‘South Asian youth can change region’s future’February 18th, 2009 - 9:29 am ICT by IANS
Chandigarh, Feb 18 (IANS) South Asia’s future can be bright if its youth can come together to share ideas and work together as young people remain largely unaffected by some of the animosities and conflicts between their countries, said students at a South Asian festival here.
For the students gathered here for the South Asian Universities Youth Festival’s (SAUYF) Synergy-2009 event, the fest was a unique meeting point of diametrically opposite cultures on a single platform.
Mohammad Sanjeeb Hussain, a law student from Dhaka, said SAUYF can substantially help in solving the conflicts between South Asian countries.
“At platforms like these, the youth of South Asian countries can exchange ideas and knowledge and this can work as a positive catalyst in establishing peace and development in the region,” Hussain told IANS.
The Feb 12-16 five-day SAUYF festival held at Panjab University saw the participation of over 175 young artists from different South Asian countries - India, Nepal, Bhutan, the Maldives, Bangladesh and Afghanistan.
Pratikshya Kandel, a student of Kathmandu University in Nepal, told IANS: “Youth are the future of tomorrow and I do not think there could be any conflict between youth of any countries. These conflicts emerge only due to the political or military pressures. I think our future would be prosperous if we have such like-minded young brigades for the future.”
“I consider myself lucky that I got an opportunity to participate in this youth festival. It is all fun here as I have made many new friends,” Kandel said.
The festival was replete with exciting activities in the fields of music, theatre, fine arts, folk art, heritage, poetry, debates, dances, quizzes and painting.
“SAUYF is a significant forum in which we can include the participation of youth in the decision-making process. Such initiatives can certainly help in erasing the differences between the countries of this region,” said Tureen Afroz, a lecturer in BRAC University, Dhaka, Bangladesh.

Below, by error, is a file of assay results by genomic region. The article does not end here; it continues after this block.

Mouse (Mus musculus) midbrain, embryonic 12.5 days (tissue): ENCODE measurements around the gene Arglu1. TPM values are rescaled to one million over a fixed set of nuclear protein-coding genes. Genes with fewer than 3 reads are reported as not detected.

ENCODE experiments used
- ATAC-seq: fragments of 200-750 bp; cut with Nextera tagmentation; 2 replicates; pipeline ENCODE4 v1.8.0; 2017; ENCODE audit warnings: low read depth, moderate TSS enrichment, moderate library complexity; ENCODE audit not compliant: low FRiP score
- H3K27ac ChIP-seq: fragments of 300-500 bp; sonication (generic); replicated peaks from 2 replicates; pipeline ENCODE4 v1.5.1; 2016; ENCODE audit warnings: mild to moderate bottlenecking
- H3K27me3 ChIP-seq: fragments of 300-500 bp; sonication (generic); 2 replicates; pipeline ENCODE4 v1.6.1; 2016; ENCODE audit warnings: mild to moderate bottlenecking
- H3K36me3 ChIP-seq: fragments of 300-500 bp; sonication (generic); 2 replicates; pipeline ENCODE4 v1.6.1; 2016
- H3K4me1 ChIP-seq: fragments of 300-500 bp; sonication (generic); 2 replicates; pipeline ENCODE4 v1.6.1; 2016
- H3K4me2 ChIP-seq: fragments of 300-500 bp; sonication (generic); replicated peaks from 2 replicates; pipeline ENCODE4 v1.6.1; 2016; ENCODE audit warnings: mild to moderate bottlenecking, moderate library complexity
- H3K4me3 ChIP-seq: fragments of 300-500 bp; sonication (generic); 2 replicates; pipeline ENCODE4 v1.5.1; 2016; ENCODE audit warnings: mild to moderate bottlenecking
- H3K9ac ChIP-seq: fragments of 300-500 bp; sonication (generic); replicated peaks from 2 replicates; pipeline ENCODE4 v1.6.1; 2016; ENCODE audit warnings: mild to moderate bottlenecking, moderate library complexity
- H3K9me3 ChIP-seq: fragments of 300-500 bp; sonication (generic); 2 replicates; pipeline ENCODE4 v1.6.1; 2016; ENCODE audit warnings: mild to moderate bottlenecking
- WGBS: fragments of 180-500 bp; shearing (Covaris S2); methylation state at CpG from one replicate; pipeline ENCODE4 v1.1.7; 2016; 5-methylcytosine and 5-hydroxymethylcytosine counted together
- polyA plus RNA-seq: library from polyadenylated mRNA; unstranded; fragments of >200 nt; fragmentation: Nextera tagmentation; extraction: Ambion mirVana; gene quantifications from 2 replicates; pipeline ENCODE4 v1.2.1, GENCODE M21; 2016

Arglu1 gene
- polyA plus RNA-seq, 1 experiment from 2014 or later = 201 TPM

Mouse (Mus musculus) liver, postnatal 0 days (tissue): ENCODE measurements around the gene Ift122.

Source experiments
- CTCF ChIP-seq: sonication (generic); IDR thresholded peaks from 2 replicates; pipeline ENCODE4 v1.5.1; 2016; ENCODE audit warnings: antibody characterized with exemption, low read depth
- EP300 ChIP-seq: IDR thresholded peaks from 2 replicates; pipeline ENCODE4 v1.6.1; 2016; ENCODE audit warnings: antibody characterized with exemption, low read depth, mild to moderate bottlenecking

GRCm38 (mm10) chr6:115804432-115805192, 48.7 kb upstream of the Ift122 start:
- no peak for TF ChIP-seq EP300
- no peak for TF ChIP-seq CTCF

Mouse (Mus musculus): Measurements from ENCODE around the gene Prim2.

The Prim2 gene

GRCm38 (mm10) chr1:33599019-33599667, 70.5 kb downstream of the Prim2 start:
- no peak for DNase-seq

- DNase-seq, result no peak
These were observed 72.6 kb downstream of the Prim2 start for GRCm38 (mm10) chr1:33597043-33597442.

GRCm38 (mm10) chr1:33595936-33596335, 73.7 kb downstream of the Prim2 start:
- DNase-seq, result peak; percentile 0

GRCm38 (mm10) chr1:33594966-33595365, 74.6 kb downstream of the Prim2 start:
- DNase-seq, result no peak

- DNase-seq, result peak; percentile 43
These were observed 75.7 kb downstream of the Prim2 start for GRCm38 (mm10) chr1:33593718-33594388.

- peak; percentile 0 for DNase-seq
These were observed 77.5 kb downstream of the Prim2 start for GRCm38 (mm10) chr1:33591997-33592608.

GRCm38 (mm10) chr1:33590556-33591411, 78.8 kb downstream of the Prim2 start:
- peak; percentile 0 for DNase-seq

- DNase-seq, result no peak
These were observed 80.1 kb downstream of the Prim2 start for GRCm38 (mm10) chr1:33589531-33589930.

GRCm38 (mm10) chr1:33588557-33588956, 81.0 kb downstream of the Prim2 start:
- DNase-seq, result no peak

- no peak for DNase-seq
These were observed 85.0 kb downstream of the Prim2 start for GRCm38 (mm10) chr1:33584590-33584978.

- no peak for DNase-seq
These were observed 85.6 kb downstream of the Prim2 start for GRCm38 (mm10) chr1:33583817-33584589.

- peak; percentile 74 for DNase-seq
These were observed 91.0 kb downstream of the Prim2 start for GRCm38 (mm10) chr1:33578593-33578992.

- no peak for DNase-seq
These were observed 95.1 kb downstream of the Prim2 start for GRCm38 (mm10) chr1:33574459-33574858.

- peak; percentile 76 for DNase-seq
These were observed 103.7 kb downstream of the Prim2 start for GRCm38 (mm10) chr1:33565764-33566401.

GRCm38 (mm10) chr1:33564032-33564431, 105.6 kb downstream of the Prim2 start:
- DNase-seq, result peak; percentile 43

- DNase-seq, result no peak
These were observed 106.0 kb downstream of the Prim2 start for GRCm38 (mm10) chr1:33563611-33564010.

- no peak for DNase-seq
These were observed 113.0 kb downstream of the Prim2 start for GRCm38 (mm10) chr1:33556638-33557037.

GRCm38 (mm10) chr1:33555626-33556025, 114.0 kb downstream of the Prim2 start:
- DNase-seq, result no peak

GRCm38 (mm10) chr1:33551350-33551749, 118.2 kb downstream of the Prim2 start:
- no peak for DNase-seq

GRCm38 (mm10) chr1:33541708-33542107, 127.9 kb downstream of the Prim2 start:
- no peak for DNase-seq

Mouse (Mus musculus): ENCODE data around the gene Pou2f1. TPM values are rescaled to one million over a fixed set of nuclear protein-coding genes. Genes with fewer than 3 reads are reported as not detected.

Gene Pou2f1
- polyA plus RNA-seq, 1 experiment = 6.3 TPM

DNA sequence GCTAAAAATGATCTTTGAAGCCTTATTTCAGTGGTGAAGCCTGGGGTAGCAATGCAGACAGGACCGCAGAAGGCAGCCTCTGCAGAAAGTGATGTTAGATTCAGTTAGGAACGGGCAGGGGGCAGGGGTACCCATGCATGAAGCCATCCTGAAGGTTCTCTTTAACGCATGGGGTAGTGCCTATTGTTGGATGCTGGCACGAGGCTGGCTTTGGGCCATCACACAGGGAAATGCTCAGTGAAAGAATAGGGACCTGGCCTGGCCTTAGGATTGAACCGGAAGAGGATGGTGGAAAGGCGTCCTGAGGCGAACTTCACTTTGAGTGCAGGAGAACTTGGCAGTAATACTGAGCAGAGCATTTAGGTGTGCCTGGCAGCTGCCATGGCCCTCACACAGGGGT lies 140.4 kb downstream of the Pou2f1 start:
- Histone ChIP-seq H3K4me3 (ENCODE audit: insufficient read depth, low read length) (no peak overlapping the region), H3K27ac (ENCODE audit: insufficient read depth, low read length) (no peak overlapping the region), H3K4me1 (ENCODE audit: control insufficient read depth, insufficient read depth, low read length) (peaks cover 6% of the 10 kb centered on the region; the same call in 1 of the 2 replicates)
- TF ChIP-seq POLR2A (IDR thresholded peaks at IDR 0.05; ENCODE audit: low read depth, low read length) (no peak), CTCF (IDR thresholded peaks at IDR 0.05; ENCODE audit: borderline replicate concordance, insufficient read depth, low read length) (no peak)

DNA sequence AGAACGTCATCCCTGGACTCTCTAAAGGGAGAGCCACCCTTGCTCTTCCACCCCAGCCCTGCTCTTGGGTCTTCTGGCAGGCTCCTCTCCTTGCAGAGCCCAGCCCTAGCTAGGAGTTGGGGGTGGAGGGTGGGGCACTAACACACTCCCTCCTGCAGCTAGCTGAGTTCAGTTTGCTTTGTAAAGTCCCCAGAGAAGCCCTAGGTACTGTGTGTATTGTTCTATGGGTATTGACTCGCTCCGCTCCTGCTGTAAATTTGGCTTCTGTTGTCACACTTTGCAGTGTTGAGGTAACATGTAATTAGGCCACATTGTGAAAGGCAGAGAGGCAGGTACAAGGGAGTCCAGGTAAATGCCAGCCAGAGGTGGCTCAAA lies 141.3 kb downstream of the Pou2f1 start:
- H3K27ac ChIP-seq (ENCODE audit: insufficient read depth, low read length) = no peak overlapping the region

Afroz, who had studied in Delhi University, was here with a group of 21 Bangladeshi students who participated in various events.
“I had participated in such events during my college days in India, and strongly believe that festivals like this are the perfect confidence-building measures between any countries,” Afroz told IANS.
The earlier three editions of SAUYF were held at Mumbai and Jammu in India and at Kathmandu in Nepal. The next edition of the South Asian fest is expected to be held in Dhaka in 2010.
However, the participants had some complaints too.
Afroz said, “We got the invitations very late and this year there is very little participation of foreign universities compared to last year. Nobody has come from Sri Lanka and Pakistan, and only those students of Afghanistan are participating who are studying in colleges of this region.”
Nazia Ahmed, a student of electronics engineering at BRAC University, loved the beauty of Chandigarh. She said, “The environment here is very good with greenery all around. I am thrilled to see girls driving motorcycles in the college campus, which is not very common in Dhaka. I would love to learn driving.”
The foreign guests also went for a sightseeing trip during the festival.
Harkanwal Sekhon, an organiser of SAUYF, said students from Pakistan could not come due to visa problems, while Sri Lankan students failed to arrive because of the troubled conditions in their country.
“We want more such gatherings of youngsters of this region if we want a better tomorrow. At events like this, we discuss about various common problems that South Asia is facing and can also derive solutions through collective efforts,” said Ranjan Mukhopadhaya, a student of Jamia Milia Islamia University, New Delhi.
(Alkesh Sharma can be contacted at firstname.lastname@example.org)